More than four years ago, I made the acquaintance of Capt. Montalván and Tuesday, the wonder retriever. The blog post about Until Tuesday is reproduced below. But first a plea. Luis had his right leg amputated and is need of more than $130,000 for a prosthesis and all the electronics that go along with it. Here’s a link to his Go Fund Me account. Please consider a generous contribution. I just gave one.
What I’m Reading Now (from March 27, 2012)
Another in an occasional series. Luis Carlos Montalván and Bret Witter have done the impossible: made me fall in love with a dog I’ve never met. I started Until Tuesday: A Wounded Warrior and the Golden Retriever who Saved Him as part of the One Book One Middletown project on Unbroken, but I’ve been galloping through it because it is such a fabulous tale, so eloquently told. I’m not sure whose story has more pathos: Tuesday, taken as a tiny puppy from his mother, never allowed to bond with a human, sent to Puppies on Prison, and nearly flunking service training because of his independent spirit; or former Captain Montalván, who, despite multiple and severe physical and psychological injuries, returns for a second tour to Iraq where he nearly dies, then spends years after his return self-medicating because the military and the Veterans Administration have absolutely no resources to treat him.
I’ve always known that cats and dogs have expressions, but I don’t think any personality comes through clearer than Tuesday on the cover of the book, dog tags (the human kind) in his mouth, looking intent and kind and oh, so beautiful. For a small sense of that beauty, watch this YouTube video.
That beauty is inside and outside. The inside is all him. The outside requires a great deal of effort, and it is a task that Captain Montalván does with meticulous care. He cleans Tuesday’s ears with Q-tips, his paws with baby wipes, brushes his teeth with chicken flavored toothpaste (which he says tastes disgusting, though Tuesday loves it). And of course brushing and combing, combing and brushing and more brushing and combing that glorious coat. Captain Montalván gives Tuesday the “spit shine” he formerly applied to his military uniform. Tuesday adores every second of the attention.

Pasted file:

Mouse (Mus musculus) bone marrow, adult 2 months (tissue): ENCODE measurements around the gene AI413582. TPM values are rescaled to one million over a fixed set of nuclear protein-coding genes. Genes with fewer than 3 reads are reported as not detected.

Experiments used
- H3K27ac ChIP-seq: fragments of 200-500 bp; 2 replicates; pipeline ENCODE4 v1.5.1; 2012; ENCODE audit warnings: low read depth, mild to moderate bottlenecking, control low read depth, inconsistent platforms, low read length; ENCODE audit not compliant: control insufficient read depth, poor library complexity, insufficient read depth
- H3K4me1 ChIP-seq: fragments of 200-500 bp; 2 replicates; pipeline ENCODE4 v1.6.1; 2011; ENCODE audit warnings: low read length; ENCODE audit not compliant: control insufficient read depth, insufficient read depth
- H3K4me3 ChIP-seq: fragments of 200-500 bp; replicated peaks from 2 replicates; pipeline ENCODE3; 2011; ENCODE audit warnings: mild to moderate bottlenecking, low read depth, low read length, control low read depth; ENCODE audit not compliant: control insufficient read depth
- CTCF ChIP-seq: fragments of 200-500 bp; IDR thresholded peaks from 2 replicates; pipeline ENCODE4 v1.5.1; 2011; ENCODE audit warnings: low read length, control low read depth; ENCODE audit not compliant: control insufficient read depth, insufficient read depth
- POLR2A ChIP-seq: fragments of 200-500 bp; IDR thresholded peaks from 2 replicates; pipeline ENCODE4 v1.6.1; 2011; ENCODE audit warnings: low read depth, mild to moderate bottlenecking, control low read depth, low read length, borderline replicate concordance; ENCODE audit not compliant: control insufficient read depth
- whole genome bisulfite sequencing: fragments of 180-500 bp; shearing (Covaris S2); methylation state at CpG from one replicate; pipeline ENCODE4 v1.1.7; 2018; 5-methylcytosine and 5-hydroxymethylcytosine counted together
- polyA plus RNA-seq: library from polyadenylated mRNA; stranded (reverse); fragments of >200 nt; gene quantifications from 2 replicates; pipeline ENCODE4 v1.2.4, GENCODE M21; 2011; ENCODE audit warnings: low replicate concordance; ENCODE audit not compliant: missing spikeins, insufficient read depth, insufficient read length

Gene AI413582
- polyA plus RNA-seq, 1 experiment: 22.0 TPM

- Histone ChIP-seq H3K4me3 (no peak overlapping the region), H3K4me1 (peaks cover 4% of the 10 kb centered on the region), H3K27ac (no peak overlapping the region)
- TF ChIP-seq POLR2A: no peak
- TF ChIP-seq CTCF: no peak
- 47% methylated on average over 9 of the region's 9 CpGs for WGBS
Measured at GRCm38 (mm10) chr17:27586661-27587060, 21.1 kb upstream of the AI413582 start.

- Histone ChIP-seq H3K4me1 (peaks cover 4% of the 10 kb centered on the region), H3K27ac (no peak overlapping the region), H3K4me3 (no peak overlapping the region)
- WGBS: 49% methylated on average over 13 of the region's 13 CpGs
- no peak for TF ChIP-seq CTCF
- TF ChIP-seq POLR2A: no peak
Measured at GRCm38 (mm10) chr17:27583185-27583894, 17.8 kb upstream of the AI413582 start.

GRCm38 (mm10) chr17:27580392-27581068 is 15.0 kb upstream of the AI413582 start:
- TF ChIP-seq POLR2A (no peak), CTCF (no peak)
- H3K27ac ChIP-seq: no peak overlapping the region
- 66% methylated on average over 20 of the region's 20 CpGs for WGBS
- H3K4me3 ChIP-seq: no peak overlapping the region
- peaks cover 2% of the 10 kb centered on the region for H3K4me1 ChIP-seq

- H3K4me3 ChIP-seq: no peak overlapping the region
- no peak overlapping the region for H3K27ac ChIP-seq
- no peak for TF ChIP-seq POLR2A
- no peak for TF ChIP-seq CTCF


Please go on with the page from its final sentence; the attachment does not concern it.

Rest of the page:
There are many gems in this book, and I don’t want to spoil the delight for anyone, but I have to quote my favorite. While Tuesday was in training, he went to church. “At communion, he followed his foster mother to the kneeler. Instead of sitting behind her as she expected, Tuesday sat beside her, with his paws on the altar rail. Everyone else had their hands there, so why not? When the priest came with the communion wafers, Tuesday quietly watched him pass, but his eyes said, “Hey, why didn’t I get a treat?” The priest came back, placed his hands on Tuesday’s head and blessed his future work. …” As the trainer said, Tuesday isn’t a perfect dog, but he was perfect for the captain.
I’m almost done with the book, but two puzzles remain. One is that the captain managed to attend Columbia School of Journalism even before he had Tuesday’s support. I’ve heard more than one person talk about the rigor of the place. Despite his multiple injuries, Captain Montalván retains his iron will. I guess I’m just not strong enough to imagine struggling around Manhattan, and before that Brooklyn, the way he did and maintaining high academic standards at the same time.
The other conundrum is a matter of philosophy. Captain Montalván realized early on and publicized the fact that American troops in Iraq were facing an impossible situation because of lack of personnel and equipment. I don’t understand how the American Enterprise Institute let him anywhere near its door, let alone gave him a seat at the table. I hope the “think tankers” learned something. Perhaps I’ll have an answer to my question before the book ends.
Finally, here’s a suggestion. The Tuesday Diaries would give fans a way to keep up with this great dog and his amazing owner.